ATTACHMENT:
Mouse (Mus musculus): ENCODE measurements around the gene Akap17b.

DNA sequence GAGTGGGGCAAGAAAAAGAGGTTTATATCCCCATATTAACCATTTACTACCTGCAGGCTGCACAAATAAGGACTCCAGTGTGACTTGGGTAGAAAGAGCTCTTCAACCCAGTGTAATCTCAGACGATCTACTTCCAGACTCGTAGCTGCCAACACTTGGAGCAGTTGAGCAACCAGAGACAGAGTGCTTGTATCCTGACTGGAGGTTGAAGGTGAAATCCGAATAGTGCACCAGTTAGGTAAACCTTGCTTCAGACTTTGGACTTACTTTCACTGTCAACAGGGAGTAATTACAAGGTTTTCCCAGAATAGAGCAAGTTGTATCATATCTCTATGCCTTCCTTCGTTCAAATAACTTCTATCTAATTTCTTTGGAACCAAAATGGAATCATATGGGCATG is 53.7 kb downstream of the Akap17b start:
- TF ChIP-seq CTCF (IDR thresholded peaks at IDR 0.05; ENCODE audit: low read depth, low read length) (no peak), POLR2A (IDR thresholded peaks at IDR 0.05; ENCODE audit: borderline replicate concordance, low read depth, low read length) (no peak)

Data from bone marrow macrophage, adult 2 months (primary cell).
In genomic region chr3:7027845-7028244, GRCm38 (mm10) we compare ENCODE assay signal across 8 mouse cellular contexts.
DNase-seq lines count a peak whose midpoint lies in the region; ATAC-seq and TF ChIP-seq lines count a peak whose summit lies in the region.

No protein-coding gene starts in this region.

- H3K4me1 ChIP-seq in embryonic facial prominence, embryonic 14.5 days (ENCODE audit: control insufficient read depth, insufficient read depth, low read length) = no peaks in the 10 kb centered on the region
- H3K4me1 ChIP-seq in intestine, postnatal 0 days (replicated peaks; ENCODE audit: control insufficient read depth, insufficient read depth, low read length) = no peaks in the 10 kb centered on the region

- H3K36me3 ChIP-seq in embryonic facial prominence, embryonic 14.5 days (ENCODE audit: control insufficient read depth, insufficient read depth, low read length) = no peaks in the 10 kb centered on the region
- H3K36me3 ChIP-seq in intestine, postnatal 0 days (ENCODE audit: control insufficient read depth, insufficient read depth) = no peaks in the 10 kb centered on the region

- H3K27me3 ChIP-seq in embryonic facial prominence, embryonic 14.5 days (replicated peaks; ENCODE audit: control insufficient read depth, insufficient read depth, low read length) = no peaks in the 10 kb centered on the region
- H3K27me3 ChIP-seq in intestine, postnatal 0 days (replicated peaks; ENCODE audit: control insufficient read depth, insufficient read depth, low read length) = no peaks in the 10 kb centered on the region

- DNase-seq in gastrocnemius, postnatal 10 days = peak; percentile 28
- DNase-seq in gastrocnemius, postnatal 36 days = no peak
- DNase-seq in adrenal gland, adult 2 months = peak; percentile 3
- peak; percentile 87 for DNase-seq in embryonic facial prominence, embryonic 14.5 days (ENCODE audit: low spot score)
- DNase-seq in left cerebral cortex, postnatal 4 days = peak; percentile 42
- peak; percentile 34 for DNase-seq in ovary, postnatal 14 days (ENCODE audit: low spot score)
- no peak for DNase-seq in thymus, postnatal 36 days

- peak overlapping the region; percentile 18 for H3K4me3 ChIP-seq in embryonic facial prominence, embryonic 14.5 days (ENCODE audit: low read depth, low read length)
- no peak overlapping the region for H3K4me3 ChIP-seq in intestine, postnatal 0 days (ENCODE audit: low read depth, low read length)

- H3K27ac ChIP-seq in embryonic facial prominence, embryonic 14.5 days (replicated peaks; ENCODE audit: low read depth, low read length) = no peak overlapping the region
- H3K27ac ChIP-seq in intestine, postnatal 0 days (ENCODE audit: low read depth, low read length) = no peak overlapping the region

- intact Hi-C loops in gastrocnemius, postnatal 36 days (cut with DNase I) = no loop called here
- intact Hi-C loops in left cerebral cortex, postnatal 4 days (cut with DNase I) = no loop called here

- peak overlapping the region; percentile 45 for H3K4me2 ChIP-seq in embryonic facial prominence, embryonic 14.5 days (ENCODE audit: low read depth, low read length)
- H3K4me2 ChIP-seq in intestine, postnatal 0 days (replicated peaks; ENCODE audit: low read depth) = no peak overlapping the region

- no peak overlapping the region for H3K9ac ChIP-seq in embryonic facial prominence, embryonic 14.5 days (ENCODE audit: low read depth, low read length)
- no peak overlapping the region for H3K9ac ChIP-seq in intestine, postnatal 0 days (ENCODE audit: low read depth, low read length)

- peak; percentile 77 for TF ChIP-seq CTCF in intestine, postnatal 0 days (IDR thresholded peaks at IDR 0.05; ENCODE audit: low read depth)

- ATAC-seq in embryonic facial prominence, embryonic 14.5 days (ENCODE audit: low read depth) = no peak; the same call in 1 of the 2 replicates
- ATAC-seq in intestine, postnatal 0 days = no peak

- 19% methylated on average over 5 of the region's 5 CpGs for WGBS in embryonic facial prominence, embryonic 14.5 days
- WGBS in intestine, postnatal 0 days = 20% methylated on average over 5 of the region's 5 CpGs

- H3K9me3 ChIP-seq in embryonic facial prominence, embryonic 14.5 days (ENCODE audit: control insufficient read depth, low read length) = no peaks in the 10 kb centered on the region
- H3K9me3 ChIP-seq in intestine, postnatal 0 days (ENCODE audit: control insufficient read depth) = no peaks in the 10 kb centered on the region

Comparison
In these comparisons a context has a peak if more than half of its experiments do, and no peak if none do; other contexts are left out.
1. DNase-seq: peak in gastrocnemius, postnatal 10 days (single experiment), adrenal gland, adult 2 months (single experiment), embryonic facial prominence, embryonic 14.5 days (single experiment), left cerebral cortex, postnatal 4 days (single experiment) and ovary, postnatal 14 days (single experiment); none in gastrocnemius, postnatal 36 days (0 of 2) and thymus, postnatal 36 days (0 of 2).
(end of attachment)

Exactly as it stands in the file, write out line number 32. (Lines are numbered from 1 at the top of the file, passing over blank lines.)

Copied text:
- ATAC-seq in embryonic facial prominence, embryonic 14.5 days (ENCODE audit: low read depth) = no peak; the same call in 1 of the 2 replicates